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· Multiplication/Division Fact Fluency-each student is working on activities to support their individual goal

· Mini-lessons for Math Practice – Comparing Fractions pg 24 – Do not use the “Extending the Activity” section at this time

· Support Activity #30: Money, Fractions & Decimals - See Eduphoria-Fact Fluency Tab – 5th Grade Fluency pg 279

· Repeat Support Activity #27: Fraction Race Game from Last week and/or Wipe Out Game from week 5


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Direct Instruction…Do We Need It? By Donna Boucher

I thought that would get your attention! Now just hear me out. I want you to consider that there is really very little in math that students must learn through direct instruction, that is explicit instruction from a teacher. Let me give two examples, and then I’m sure you can think of others.

Take, for example, expanded notation [eg., 234 = (2 x 100) + (3 x 10) + (4 x 1)]. Yes, students need to be directly taught the conventions for writing a number in expanded notation. They would have no way of knowing that we put parenthesis around each multiplication expression, nor could they discover it through exploration. But they can construct their own learning about what expanded notation is (describing the value of each digit using a multiplication expression) through exploration with base-ten blocks and careful questioning by the teacher. Be sure to check out this blog post for more on that.

Another great example is decimal equivalencies. Say, for example, you are trying to teach the concept that 0.4 and 0.40 are equivalent. That is a very abstract concept for students to grasp through direct teaching. Instead, have students use base-ten blocks to build 0.4 and 0.40. Note that when using base-ten blocks for decimal values, we typically use the flat to represent ones, the rod for tenths, and the unit for hundredths. If they build those two numbers, how could the not see the equivalence? Have them build a few more similar pairs (0.7 and 0.70, etc.) and then have them explain why the two numbers in each pair are equivalent.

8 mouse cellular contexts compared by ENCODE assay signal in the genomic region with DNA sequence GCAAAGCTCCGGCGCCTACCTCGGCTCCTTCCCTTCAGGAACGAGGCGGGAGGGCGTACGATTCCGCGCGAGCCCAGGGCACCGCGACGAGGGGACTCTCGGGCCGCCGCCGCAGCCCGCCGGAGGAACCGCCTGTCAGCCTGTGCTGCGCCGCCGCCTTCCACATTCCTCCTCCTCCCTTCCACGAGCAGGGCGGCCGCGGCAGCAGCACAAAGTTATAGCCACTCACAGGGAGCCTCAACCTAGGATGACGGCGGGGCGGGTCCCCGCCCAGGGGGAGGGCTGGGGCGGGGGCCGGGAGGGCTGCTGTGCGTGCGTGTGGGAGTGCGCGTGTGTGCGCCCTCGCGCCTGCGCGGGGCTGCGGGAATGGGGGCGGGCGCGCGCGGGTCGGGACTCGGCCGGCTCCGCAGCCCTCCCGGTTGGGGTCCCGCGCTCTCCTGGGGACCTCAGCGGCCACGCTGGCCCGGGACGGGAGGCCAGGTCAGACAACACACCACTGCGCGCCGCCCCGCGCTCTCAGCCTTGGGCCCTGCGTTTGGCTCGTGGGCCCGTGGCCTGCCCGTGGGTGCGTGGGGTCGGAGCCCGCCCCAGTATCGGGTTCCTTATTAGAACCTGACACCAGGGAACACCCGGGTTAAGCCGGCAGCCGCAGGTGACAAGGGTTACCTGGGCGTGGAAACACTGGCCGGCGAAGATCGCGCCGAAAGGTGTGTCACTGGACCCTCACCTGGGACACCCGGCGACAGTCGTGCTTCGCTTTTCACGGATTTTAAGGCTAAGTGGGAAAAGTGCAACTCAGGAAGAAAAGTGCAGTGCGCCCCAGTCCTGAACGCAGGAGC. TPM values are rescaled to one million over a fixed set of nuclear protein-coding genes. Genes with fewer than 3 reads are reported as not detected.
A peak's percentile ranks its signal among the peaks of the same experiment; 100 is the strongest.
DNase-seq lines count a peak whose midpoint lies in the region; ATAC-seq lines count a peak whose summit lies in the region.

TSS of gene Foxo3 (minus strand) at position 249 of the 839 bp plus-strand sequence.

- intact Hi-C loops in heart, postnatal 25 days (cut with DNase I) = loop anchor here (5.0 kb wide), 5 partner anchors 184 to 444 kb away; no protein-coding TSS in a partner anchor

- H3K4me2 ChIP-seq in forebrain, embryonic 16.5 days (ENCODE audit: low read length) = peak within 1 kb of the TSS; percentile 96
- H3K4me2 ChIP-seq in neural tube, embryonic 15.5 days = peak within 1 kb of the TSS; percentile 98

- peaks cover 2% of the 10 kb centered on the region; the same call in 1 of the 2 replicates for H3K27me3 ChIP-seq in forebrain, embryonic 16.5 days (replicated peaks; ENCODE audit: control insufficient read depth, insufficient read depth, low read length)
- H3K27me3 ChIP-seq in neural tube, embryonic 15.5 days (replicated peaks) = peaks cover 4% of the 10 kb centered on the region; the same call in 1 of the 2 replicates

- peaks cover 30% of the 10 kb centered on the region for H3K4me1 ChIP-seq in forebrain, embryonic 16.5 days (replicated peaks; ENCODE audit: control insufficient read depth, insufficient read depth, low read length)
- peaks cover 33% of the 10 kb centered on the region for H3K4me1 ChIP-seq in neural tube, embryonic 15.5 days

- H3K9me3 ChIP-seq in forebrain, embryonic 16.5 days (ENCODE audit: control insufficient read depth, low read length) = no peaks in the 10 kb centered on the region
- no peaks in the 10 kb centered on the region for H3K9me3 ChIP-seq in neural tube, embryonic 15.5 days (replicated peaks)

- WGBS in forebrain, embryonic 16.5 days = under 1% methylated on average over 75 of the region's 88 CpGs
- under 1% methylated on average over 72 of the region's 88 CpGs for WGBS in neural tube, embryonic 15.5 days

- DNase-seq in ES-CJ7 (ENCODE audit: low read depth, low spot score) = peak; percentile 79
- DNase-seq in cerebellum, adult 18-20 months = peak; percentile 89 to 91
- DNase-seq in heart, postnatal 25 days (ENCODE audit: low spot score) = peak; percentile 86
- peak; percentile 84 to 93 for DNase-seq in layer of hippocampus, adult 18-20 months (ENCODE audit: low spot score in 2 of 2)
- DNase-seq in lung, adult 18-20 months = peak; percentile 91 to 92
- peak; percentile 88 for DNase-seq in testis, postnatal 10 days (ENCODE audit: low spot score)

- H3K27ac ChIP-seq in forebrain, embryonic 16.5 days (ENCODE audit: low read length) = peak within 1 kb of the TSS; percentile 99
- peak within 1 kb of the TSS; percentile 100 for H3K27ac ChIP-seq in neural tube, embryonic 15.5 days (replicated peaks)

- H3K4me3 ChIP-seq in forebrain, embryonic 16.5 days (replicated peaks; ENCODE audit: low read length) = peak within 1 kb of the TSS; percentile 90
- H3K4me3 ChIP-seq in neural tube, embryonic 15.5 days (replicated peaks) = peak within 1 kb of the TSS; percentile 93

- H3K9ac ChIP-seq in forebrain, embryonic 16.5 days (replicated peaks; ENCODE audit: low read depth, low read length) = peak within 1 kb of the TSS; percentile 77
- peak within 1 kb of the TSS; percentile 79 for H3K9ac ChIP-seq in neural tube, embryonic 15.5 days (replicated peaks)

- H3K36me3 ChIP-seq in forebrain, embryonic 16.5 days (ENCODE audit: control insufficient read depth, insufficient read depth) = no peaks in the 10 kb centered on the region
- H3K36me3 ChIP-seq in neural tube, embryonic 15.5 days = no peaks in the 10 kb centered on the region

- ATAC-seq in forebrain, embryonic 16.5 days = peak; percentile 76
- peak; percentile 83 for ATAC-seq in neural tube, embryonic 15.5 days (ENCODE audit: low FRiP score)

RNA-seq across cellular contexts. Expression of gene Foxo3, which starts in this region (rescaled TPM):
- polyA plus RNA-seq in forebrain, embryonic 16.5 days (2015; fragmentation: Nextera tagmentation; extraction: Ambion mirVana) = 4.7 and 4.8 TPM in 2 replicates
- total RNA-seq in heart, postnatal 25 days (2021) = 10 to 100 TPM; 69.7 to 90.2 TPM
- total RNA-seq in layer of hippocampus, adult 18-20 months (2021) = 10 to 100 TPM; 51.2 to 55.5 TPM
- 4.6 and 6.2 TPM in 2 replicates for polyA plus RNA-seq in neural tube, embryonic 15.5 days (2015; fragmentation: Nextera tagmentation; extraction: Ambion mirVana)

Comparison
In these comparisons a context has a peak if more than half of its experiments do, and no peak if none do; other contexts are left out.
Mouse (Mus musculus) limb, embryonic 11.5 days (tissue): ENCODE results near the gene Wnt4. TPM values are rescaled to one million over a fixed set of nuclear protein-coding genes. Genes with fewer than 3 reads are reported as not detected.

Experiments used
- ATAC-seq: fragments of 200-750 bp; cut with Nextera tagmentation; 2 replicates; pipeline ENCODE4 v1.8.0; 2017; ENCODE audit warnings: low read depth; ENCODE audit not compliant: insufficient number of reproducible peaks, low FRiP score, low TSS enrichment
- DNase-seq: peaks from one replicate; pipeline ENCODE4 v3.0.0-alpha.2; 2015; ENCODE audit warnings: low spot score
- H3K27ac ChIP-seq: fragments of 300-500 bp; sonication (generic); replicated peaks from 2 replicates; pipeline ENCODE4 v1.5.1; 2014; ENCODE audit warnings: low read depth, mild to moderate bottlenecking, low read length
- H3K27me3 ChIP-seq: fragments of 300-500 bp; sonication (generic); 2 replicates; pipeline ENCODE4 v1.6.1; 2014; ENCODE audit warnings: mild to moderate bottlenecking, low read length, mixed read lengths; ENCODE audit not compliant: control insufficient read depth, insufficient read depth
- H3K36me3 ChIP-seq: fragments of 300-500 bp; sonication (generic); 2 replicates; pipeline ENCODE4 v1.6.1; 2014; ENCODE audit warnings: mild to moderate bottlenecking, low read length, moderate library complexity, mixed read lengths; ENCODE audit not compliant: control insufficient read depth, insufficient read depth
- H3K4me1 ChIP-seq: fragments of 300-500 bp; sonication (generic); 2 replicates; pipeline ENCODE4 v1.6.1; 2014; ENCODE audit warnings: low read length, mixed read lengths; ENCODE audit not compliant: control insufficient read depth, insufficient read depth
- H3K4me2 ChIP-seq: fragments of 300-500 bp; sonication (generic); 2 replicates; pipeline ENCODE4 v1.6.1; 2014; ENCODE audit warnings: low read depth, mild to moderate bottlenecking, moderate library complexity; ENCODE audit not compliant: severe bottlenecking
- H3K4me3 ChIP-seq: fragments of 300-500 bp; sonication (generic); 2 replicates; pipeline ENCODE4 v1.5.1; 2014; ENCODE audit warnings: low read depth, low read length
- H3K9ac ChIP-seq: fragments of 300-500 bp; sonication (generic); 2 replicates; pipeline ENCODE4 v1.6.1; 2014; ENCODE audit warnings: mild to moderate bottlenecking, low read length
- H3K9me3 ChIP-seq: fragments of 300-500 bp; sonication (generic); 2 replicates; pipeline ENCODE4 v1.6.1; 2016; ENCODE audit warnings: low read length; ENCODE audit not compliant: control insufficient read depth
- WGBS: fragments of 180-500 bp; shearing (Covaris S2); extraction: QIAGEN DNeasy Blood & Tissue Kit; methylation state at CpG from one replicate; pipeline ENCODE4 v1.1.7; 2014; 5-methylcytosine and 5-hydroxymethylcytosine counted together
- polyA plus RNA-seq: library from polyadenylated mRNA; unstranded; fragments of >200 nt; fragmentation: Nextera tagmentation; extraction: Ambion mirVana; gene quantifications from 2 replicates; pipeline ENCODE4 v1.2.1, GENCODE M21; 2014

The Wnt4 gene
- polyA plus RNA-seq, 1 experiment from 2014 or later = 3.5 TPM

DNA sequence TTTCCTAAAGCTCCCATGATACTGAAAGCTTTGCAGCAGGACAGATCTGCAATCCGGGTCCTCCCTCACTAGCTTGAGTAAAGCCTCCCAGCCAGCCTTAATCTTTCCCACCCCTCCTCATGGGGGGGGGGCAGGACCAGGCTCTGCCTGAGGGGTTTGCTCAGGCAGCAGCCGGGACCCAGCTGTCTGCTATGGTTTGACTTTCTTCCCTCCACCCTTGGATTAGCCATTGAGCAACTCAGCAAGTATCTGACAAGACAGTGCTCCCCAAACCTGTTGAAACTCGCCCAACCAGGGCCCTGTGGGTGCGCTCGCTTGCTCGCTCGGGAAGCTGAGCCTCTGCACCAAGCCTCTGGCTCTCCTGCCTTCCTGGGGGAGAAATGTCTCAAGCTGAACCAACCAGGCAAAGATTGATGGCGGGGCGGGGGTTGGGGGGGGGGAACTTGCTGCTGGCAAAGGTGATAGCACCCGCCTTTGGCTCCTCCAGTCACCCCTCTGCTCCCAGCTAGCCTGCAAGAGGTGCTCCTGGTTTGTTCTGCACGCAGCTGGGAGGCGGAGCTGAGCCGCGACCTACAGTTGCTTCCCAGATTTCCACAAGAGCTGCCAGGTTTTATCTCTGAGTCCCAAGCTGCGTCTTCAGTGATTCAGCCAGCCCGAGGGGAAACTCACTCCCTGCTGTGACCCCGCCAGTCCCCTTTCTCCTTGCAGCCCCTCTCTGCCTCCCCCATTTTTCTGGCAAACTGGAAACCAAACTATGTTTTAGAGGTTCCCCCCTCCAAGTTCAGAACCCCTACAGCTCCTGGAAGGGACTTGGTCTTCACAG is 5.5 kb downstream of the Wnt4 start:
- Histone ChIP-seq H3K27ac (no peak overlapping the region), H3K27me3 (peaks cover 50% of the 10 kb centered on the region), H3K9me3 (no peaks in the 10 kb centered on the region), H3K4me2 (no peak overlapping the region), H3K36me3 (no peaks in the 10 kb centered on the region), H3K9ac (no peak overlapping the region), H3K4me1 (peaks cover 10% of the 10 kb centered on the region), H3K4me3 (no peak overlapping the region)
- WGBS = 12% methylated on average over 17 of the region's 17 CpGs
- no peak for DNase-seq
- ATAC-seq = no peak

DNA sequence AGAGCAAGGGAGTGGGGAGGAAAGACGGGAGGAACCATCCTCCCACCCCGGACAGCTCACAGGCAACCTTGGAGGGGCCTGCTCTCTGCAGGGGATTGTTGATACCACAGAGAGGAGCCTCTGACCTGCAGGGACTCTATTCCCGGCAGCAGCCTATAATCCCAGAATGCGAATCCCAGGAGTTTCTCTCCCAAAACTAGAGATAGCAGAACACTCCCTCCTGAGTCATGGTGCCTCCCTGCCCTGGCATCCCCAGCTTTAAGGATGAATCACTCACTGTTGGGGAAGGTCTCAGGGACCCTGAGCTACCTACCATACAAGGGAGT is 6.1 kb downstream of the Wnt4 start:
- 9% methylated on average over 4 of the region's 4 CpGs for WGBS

Need decimal place value mats? Grab the ones pictured for free by clicking here.

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In her book What’s Math Got to Do with It?, Jo Boaler describes traditional teaching methods as passive learning. She cites years of research that underscore how ineffective the lecture-demonstrate-practice cycle of teaching is for student learning. I love this quote: “Students taught through passive approaches follow and memorize methods instead of learning to inquire, ask questions, and solve problems.” If we want deeper understanding (and don’t we?), we must move past stand and deliver teaching.

The idea of direct teaching vs inquiry is not really a debate about small group instruction vs whole group instruction. It’s more a teaching style and philosophy. Unfortunately, direct instruction happens as often in a small group setting as in whole group instruction. The shift we need is more toward facilitating learning through thoughtful questioning and away from telling and showing students what they need to learn.

Do you notice the other common thread that is a must for learning through discovery? Students must be allowed to explore concepts with concrete materials for discovery to occur!

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· Multiplication Fact Fluency-each student is working on activities to support their individual goal

· Investigation Unit 4 Session 1.1: Measurement Benchmarks – Create anchor charts of items that are about 1 cm, 1 yd, etc… Important note: Linear measurements are recording the measurement of a 1-d object or part of the object. This is important when differentiating between area and perimeter. Perimeter measures length, just one dimension. Area measures the space in the middle which has 2 dimensions, length and width. Make sure to do the discussion about “Why do our measurements differ?”

· Repeat Last Equation Wins or Racing Fractions from daily lessons


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In her book How Children Learn Number Concepts, Kathy Richardson devotes an entire chapter to composing and decomposing numbers. It may surprise you that the title of the chapter is Understanding Addition and Subtraction: Parts of Numbers. This quote sums it up beautifully: